That holistic approach also extends to public safety which Carney deemed his No. 1 priority, if elected. He would work to continue the existing work of the Group Violence Intervention (GVI), which brings law enforcement and community groups together to identify shooters or potential shooters. The program leaders then meet with perpetrators in a group setting to offer therapy, jobs, education or other resources as an alternative to jail time.

Carney said other layers would include more youth programs to keep kids out of gangs as well as a strong enforcement action. He also pointed to the recently-passed legislation that would require Delawareans who want to buy a handgun to be fingerprinted, undergo training and other permissions.

“It’s a very small percentage of the population, but when you live in that neighborhood, especially if you’re one of the elderly, you can become a prisoner in your own home,” he said. “You need to have a closer relationship with the schools because that’s where the kids are. But we have to get the guns off these streets.”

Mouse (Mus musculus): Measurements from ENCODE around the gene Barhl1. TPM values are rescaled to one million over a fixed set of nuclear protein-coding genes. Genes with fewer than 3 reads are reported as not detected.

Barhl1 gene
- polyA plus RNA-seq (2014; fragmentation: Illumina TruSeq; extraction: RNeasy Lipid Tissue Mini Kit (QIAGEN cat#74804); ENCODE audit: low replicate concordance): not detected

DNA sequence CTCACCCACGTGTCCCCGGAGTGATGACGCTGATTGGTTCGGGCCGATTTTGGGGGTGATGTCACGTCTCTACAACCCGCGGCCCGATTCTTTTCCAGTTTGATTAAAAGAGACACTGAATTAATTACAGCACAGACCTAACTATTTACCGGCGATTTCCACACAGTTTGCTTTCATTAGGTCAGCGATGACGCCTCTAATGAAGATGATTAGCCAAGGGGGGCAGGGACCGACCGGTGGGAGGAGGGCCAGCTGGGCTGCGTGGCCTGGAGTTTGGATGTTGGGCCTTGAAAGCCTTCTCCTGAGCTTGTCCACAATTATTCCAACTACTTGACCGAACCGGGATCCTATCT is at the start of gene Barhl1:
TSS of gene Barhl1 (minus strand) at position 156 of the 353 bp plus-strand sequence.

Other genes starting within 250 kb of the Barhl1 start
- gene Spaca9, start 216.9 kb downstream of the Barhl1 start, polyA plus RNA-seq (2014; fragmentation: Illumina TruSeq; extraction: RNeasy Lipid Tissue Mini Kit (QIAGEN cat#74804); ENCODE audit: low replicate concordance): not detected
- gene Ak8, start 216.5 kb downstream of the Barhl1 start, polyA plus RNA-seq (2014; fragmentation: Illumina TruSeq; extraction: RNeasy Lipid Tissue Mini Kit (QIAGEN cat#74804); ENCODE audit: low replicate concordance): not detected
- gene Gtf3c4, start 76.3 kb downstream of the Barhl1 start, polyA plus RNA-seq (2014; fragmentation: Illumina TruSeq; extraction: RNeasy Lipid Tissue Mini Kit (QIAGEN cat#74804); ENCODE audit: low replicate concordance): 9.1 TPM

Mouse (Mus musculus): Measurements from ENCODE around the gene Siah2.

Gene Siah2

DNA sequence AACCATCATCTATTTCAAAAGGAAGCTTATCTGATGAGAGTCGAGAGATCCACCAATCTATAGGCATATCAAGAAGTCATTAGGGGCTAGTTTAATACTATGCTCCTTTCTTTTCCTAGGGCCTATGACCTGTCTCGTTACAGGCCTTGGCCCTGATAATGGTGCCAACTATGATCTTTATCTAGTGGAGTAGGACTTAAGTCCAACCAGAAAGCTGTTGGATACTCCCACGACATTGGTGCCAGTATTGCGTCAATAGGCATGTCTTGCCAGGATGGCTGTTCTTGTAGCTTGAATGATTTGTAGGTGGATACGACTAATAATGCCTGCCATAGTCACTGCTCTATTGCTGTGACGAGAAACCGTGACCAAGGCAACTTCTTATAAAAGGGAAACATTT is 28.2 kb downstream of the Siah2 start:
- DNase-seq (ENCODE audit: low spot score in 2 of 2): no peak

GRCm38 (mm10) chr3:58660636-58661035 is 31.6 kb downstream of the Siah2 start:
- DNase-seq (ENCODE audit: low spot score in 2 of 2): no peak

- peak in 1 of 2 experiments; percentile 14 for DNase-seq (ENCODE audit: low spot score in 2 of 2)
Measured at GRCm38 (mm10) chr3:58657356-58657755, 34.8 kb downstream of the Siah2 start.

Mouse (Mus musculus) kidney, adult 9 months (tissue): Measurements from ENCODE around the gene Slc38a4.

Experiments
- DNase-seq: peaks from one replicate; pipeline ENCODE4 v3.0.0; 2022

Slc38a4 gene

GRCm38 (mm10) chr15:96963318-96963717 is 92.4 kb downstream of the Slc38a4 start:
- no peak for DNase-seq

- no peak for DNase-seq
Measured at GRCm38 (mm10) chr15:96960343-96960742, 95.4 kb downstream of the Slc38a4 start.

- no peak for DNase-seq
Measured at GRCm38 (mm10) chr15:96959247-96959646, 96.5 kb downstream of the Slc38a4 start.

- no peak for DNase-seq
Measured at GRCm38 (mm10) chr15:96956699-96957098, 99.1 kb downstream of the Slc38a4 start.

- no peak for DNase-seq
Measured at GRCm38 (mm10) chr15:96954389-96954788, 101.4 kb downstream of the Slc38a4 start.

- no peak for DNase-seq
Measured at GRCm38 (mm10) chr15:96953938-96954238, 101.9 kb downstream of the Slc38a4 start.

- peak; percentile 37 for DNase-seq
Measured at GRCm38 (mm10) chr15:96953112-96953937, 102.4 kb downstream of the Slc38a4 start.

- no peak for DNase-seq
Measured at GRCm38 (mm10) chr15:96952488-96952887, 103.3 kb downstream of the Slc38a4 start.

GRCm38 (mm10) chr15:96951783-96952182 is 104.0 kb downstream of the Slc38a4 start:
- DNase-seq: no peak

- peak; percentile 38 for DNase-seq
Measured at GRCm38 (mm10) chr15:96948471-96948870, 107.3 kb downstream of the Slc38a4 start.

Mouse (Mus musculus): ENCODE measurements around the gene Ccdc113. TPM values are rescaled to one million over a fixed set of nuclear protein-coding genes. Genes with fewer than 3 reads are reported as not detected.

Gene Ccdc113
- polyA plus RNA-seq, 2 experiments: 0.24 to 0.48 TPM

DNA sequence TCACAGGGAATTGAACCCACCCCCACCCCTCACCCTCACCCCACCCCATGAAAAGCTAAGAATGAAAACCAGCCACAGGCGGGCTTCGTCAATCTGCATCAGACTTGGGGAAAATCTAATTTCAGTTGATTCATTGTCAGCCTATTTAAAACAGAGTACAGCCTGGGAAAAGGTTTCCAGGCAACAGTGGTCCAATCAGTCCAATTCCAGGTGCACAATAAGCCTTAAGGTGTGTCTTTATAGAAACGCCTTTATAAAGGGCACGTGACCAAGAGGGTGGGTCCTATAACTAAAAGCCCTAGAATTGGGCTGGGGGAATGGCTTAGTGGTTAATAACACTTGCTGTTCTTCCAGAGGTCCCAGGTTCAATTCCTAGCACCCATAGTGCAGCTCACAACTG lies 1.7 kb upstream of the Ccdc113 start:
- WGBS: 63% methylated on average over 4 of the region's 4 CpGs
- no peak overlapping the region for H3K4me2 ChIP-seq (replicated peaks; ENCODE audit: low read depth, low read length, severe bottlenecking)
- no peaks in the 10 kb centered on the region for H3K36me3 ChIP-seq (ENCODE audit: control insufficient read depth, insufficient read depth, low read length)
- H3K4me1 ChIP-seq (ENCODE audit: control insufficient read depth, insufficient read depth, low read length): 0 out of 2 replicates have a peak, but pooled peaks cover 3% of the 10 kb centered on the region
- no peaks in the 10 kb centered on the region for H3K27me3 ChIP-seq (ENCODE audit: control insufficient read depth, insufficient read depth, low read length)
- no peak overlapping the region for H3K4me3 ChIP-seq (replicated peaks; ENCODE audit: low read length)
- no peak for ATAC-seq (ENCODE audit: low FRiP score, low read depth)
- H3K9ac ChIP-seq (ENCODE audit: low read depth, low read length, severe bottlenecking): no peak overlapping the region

In his experience door knocking in the last few weeks, he’s heard complaints from Wilmingtonians about infrastructure and quality of life issues, including road improvement and sewer infrastructure. 

In one stop along his career, he worked for now President Joe Biden in constituent services, shepherding calls from citizens to the right state agency to handle issues. If elected as the next mayor of Wilmington, Carney plans to take that experience as point man to good use.

“As mayor, my job would be to make sure that system works, and I also have to create a customer-driven atmosphere where every complaint is prioritized,” he said. “I don’t run sewer systems or police the streets. My job is to put people in the palace to do those jobs and hold them accountable. That’s going to be an important part of the job if I’m fortunate enough to be elected.”


Get the free DBT email newsletter  

Follow the people, companies and issues that matter most to business in Delaware.


You Might also Like

Leave a Comment

Your email address will not be published. Required fields are marked *

Premier Digital Partners

© 2024 Delaware Business Times

Flash Sale! Subscribe to Delaware Business Times and save 50%.

Limited time offer. New subscribers only.

Limited time offer. New subscribers only.


Subscribe to Delaware Business Times and save 50%